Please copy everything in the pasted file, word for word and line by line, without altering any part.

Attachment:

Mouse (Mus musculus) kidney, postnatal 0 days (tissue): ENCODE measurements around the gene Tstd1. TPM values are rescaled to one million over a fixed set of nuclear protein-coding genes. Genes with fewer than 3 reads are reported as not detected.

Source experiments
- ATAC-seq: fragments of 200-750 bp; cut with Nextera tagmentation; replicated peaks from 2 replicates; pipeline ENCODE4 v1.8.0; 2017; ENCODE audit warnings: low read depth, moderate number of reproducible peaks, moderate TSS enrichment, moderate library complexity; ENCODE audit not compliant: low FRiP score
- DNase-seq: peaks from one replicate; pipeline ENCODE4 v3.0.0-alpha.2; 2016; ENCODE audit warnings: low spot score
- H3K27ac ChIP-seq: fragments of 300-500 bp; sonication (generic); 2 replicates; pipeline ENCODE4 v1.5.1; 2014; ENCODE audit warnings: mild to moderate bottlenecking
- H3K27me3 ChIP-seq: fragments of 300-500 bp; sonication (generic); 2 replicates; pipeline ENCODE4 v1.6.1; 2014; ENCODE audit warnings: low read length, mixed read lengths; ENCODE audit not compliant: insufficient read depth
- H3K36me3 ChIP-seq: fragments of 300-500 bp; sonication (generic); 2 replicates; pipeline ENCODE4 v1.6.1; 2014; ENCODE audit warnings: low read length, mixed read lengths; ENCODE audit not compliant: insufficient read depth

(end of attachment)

Mouse (Mus musculus) kidney, postnatal 0 days (tissue): ENCODE measurements around the gene Tstd1. TPM values are rescaled to one million over a fixed set of nuclear protein-coding genes. Genes with fewer than 3 reads are reported as not detected.

Source experiments
- ATAC-seq: fragments of 200-750 bp; cut with Nextera tagmentation; replicated peaks from 2 replicates; pipeline ENCODE4 v1.8.0; 2017; ENCODE audit warnings: low read depth, moderate number of reproducible peaks, moderate TSS enrichment, moderate library complexity; ENCODE audit not compliant: low FRiP score
- DNase-seq: peaks from one replicate; pipeline ENCODE4 v3.0.0-alpha.2; 2016; ENCODE audit warnings: low spot score
- H3K27ac ChIP-seq: fragments of 300-500 bp; sonication (generic); 2 replicates; pipeline ENCODE4 v1.5.1; 2014; ENCODE audit warnings: mild to moderate bottlenecking
- H3K27me3 ChIP-seq: fragments of 300-500 bp; sonication (generic); 2 replicates; pipeline ENCODE4 v1.6.1; 2014; ENCODE audit warnings: low read length, mixed read lengths; ENCODE audit not compliant: insufficient read depth
- H3K36me3 ChIP-seq: fragments of 300-500 bp; sonication (generic); 2 replicates; pipeline ENCODE4 v1.6.1; 2014; ENCODE audit warnings: low read length, mixed read lengths; ENCODE audit not compliant: insufficient read depth